Tuvaluan is a Polynesian language spoken by about ten thousand people
in the independent nation of Tuvalu, consisting of nine small islands in
the south-central Pacific, and small groups of Tuvaluan migrants in Australia,
Fiji, Kiribati, the Marshall Islands, Nauru, New Zealand and the USA.
On one of the Tuvaluan islands, Nui, a Micronesian dialect of Kiribati
is spoken. However, most Nui islanders are now bilingual in their vernacular
and in Tuvaluan.
Within the Polynesian family of languages Tuvaluan belongs to the
so-called Samoic-Outlier group, and is most closely related
to the languages of Tokelau, Futuna and Samoa, but also - though more distantly
- to Tongan, Tahitian, Hawaiian and Maori.
Each island has its own dialect but all Tuvaluan dialects are mutually
intelligible. There are two dialect areas: Northern (consisting of the
islands of Nanumea, Nanumaga, Niutao and Niulakita), and Southern (the
islands of Vaitupu, Nukufetau, Funafuti and Nukulaelae). For historical
reasons, the dialects of Vaitupu and Funafuti have been dominant since
the first half of the 20th century. They now constitute together a kind
of standard language which is called te 'gana māsani
("the common language").
Tuvaluan first appeared in writing during the 1860s when Samoan
pastors of the London Missionary Society began to convert the islanders
to Christianity. However no standard orthography exists as yet, and
several systems (designed by linguists or missionaries) are in use
(see below). System no. 4 is the one recommended by the now defunct
Tuvalu Language Board (TLB), but most Tuvaluans use the one called
here "common" (no. 6) in which no distinction is made between short
and long phonemes.
The vowel inventory of Tuvaluan consists of the five "cardinal"
vowels, and is similar to most other Polynesian languages in that
respect. All vowels can be short or long (short vowels have
approximately Spanish values).
The consonant inventory comprises of eleven consonants as listed
below. Some Northern dialects have [h] where the Southern dialects
have [s]. For example: the word for "one" is tahi in Nanumea and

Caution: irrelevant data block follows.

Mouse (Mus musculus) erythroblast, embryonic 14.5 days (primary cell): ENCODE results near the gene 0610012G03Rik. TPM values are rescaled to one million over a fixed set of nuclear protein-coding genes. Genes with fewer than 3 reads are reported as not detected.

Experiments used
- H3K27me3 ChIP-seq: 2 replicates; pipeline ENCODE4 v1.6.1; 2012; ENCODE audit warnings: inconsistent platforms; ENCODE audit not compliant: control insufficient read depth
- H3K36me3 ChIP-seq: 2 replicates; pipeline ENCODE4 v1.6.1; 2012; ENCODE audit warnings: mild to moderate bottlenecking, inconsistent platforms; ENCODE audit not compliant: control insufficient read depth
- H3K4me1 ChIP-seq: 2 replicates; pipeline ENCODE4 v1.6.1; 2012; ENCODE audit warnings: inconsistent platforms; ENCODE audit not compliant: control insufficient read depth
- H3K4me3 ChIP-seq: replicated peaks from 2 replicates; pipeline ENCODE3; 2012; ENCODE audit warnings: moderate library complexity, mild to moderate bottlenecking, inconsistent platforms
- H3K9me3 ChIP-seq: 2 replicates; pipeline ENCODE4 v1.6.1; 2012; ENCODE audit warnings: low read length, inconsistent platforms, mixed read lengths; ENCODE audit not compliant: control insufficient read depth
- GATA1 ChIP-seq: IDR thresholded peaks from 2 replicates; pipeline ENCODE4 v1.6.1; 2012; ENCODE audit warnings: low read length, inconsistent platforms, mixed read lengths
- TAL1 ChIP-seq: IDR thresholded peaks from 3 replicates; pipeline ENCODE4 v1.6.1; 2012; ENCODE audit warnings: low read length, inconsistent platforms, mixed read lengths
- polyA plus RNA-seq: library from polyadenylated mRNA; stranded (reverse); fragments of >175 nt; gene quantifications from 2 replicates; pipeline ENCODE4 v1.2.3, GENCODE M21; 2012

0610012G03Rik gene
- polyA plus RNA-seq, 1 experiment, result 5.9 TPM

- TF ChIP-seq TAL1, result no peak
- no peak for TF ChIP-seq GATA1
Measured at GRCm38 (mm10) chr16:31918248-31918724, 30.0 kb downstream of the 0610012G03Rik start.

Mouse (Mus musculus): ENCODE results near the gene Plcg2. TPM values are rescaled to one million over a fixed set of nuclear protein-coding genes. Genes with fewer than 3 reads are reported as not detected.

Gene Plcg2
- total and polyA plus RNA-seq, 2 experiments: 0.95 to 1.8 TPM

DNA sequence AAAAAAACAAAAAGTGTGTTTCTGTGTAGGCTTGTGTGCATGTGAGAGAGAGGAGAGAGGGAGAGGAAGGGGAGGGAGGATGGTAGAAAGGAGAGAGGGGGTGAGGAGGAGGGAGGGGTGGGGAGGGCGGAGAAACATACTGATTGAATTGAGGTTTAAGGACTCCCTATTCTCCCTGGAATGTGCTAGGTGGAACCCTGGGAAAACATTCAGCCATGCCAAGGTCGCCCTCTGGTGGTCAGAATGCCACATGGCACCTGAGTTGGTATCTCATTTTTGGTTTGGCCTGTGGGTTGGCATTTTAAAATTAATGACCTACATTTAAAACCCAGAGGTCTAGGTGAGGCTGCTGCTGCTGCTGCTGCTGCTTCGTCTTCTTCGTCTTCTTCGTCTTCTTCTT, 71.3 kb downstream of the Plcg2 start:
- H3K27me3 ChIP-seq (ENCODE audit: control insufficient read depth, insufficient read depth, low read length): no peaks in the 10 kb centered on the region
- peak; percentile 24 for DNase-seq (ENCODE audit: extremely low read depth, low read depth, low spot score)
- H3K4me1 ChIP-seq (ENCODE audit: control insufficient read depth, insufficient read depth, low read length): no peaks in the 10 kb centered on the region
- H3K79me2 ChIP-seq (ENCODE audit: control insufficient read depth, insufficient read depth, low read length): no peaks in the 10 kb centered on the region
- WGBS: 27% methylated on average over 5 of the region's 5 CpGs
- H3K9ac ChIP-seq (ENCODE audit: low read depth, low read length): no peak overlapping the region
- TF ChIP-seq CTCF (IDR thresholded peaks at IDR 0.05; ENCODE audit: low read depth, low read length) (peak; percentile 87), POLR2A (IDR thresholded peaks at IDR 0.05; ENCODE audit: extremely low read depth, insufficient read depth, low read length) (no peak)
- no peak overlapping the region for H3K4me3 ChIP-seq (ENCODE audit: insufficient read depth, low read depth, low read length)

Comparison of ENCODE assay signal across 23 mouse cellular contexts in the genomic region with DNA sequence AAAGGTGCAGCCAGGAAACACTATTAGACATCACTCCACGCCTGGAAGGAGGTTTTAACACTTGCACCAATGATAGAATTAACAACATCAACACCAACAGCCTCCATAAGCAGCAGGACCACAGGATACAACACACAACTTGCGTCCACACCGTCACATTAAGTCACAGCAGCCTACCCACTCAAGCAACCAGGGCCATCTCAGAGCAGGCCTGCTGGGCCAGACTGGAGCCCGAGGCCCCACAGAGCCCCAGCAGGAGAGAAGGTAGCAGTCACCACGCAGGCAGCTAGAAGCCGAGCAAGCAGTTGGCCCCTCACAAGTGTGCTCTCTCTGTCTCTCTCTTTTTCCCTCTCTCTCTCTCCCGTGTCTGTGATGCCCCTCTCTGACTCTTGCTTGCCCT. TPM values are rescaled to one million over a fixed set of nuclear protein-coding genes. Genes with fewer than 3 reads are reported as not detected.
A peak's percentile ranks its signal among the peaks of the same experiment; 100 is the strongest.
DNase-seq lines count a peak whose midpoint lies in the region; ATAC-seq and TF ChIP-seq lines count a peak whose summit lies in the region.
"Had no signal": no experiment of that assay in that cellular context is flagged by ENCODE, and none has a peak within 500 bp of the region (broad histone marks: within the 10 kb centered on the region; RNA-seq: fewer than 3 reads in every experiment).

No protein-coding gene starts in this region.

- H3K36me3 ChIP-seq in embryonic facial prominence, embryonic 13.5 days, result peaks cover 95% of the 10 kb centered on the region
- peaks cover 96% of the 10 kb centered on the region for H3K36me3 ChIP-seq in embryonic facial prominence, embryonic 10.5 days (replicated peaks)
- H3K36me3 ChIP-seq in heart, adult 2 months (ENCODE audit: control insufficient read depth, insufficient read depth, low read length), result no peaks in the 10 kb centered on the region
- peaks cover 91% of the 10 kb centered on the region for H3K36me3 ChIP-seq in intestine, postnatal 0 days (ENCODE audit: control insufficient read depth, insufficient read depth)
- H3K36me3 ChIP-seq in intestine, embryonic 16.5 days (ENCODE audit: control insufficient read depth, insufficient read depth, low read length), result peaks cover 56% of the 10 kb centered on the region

Nanumaga, and tasi in the South. Unlike all the other languages
inside the Polynesian triangle (Hawaii - New Zealand - Easter Island),
the Southern dialects and Nanumea have both short and long (or
lengthened) consonants. They share this feature with some of the
Polynesian Outlier languages in Melanesia. Lengthened consonants
are in most cases the result of reduplicated syllables with subsequent
loss of the unstressed vowel between the two identical consonants,
e.g.: 'pono < popono ("to close").
The Tuvaluan syllable structure may be summarised as follows:
(C(:))V(:), i.e.: an optional consonant which could be short or
long, followed by an obligatory short or long vowel.
Stress is always on the penultimate syllable, except when the
last vowel is long, in which case the last syllable is stressed.
Full and partial reduplication as well as prefixes
and suffixes are used extensively for word formation and the
expression of various grammatical and semantic categories (intensive, diminuitive,
causative, passive, nominalisation etc.)
Very often the word order is subject - verb - object, but this is
not necessarily so and ergative constructions are quite common in
Tuvaluan, e.g.: ne fai te gāluega nē ia, "he did the job" -
lit. "past tense particle - do - the - job - ergative particle - he/she".
The Tuvaluan lexicon is not yet well adapted to present-day needs
and will have to be actively developed further if "Pidginisation"
of the language by freely borrowing from English is to be avoided.
Apart from English loans, Tuvaluan - due to the influence of the
missionaries - also contains a large number of words borrowed
There is still not much printed literature available in Tuvaluan
but a revised translation of the Bible has been completed recently
(the original translation dates from 1977/1984), and a Tuvaluan
hymnbook is in use by the state church EKT (Ekalesia Kelisiano
Tuvalu). This church also publishes a monthly bilingual bulletin.
Jehovah's Witnesses issue an excellent translation of their magazine
"The Watchtower" as Te Faleleoleo Maluga twice a month. The
governmental media department on Funafuti publishes a monthly bilingual
newspaper called "Sikuleo o Tuvalu - Tuvalu Echo" (previously:
Tuvalu Echoes), and the department's Radio Tuvalu
broadcasts several hours a day in English and Tuvaluan.
The Tuvaluan Alphabet
Different orthographic systems for Tuvaluan
Sample phrases in Tuvaluan
Tēfea toku vaka?
Where is my canoe?
Kāfai e tō te vaiua kā 'siu tātou.
If it rains we shall get wet.
E isi se mea e manako koe ki ei?
Is there something you want?
Koe e fano ki fea?
Where are you going?
E sēai se vakalele mātaeao.
There is no airplane tomorrow.
Ne faka'tū nē lātou olotou fale i te taisala.
They errected their houses in the swamp.
E 'lei mea katoa!
Everything is all right!
Sample text in Tuvaluan
E fā'nau mai a tino katoa i te saolotoga kae e 'pau
telotou tūlaga fakaaloalogina mo telotou aiā. Ne tuku atu ki
a lātou a te mafaufau mo te loto lagona, tēlā lā,
e 'tau o gā'lue fakatasi lātou e pēlā
me ne taina.
All human beings are born free and equal in dignity and rights. They are endowed with
reason and conscience and should act towards one another in a spirit of brotherhood. (Article 1 of the Universal Declaration of Human Rights)
The information on this page comes from Emanuel Fuchs, a linguist from Vienna, Austria.